Exactly two months ago, I posted here on the blog my list of 20 favorite movies from the 1940s, the list through which I voted in the election of the best movies by decade that we’ve been selecting in the Cinema em Cena message board. With the end of that voting, we opened the selection of the best movies of the 1930s, and in the beginning I prepared a pre-list of the movies from the decade in question which I considered worthy of being in a list of tops. My first draft had 12 movies: The 39 Steps, The Blue Angel, City Lights, King Kong, Modern Times, Mr. Deeds Goes to Town, Mr. Smith Goes to Washington, Scarface, Snow White and the Seven Dwarfs, Stagecoach, Triumph of the Will and Way Out West. Even though I’m the current organizer of the best by decade votings, I thought I was reaching my limit, it seemed to me that it would be very complicated to be able to come up with a top 20 of movies that really deserved it.
However, one of those astronomic conjunctions happened: in addition to having enough time available and being in the right mood to watch movies, I counted on the support of a few message board mates, with whom I ended up creating a kind of temporary informal club, all of us excited about debating the movies we’d seen and sharing suggestions. Based on the love of cinema and fueled by team work, I went through one of the most pleasing processes of immersion in cinema of my life. I more than doubled the amount of movies of the 1930s I’ve watched, checked out a few classics I’d neglected until then and also found out some great movies I’d never heard of before. Moreover, I was able to cover different formats (feature and short; live action and animation) and many genres (from horror to musical). I’ve seen American movies, certainly (among them Gone With the Wind and The Wizard of Oz, two of my redeemed sins), as well as British (Pygmalion), French (The Great Illusion, The Rules of the Game, Land Without Bread, The Age of Gold, The Mascot and all four movies by Jean Vigo), German (The Vampire and M), a Russian (Alexander Nevsky) and a Japanese movie (I Was Born, But…).
And what was the result of all that? You’ll find out now:
01. Mr. Smith Goes to Washington (Frank Capra, 1939)
02. M (Fritz Lang, 1931)
03. Gone With the Wind (Victor Fleming, 1939)
04. Modern Times (Charles Chaplin, 1936)
05. City Lights (Charles Chaplin, 1931)
06. Triumph of the Will (Triumph des Willens, Leni Riefenstahl, 1935)
07. The Great Illusion (La grande illusion, Jean Renoir, 1937)
08. Dodsworth (William Wyler, 1936)
09. L’atalante (Jean Vigo, 1934)
10. Stagecoach (John Ford, 1939)
11. The Vampire (Vampyr, Carl Theodor Dreyer, 1932)
12. I Was Born, But… (Otona no miru ehon – Umarete wa mita keredo, Yasujirô Ozu, 1932)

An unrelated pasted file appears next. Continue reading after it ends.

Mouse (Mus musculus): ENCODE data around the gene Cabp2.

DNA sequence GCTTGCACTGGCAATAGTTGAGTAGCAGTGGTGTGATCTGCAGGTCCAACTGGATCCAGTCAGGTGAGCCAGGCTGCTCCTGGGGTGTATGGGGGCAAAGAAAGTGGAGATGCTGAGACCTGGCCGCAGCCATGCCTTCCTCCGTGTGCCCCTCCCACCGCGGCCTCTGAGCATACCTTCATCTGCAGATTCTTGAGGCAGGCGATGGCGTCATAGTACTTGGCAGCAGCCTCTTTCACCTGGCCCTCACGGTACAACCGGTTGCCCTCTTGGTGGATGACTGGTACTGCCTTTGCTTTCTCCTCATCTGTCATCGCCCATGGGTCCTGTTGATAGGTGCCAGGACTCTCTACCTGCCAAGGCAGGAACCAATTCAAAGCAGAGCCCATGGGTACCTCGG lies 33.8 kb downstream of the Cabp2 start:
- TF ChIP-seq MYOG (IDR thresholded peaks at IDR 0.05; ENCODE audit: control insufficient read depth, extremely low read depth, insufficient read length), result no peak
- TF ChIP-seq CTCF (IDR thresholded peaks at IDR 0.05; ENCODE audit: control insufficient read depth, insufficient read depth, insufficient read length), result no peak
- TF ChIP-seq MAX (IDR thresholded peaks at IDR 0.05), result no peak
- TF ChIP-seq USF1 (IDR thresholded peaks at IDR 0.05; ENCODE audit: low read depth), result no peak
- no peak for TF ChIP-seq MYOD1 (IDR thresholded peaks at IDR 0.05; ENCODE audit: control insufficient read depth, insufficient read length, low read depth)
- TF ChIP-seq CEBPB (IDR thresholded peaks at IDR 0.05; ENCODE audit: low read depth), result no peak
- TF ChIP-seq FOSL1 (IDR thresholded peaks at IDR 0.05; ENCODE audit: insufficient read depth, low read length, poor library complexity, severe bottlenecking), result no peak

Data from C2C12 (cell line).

13. The Blue Angel (Der blaue Engel, Josef von Sternberg, 1930)
14. The 39 Steps (Alfred Hitchcock, 1935)
15. Freaks (Todd Browning, 1932)
16. Pygmalion (Anthony Asquith & Leslie Howard, 1938)
17. The Mascot (Fétiche, Wladyslaw Starewicz, 1934)
18. You Can’t Take it With You (Frank Capra, 1938)
19. The Old Mill (Wilfred Jackson, 1937)
20. The Awful Truth (Leo McCarey, 1937)
Yeah, in the end I was able to make a top 20 list, and five of those first twelve candidates wound up not having room (as well as other good movies I’ve seen). In some cases, such as animation and horror, I felt like an archeologist who comes closer to finding the missing link. I also got to know better about the career of one of my favorite directors, Frank Capra, through the movies It Happened One Night and You Can’t Take it With You, that joined the other seven movies by the director which I already knew. One can say that my list eventually reflected the intensity of this plunge into the movies of the period. There is a little bit of everything, in a delicious salad. My favorite director – Hitchcock – appears once again. Among many notorious movies, for which I had high hopes, the big surprises were Dodsworth, The Vampire, I Was Born, But…, Freaks, Pygmalion and The Mascot, of which I’d never heard of, and which are all great works. If the list could have one more title, it would probably be Scarface. Another runner-up might be I Love to Singa, a short animation. And, as a result of all the before-mentioned internationality, the list turned out to have 10 non-American movies, the largest ratio in all of my lists. Pre-war Germany did great, placing four movies on the list, two on the top 10.
Now it’s time to start thinking of movies from before the 1930s. An even bigger challenge ahead. Here we go!
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Lists for other decades:
Best movies of the 1940s
Best movies of the 1940s – my list
Best movies of the 1950s
Best movies of the 1950s – my list
Best movies of the 1960s
Best movies of the 1960s – my list
Best movies of the 1970s
Best movies of the 1970s – my list
Best movies of the 1980s
Best movies of the 1980s – my list
Best movies of the 1990s
Best movies of the 1990s – my list
Best movies of the 2000s
Best movies of the 2000s – my list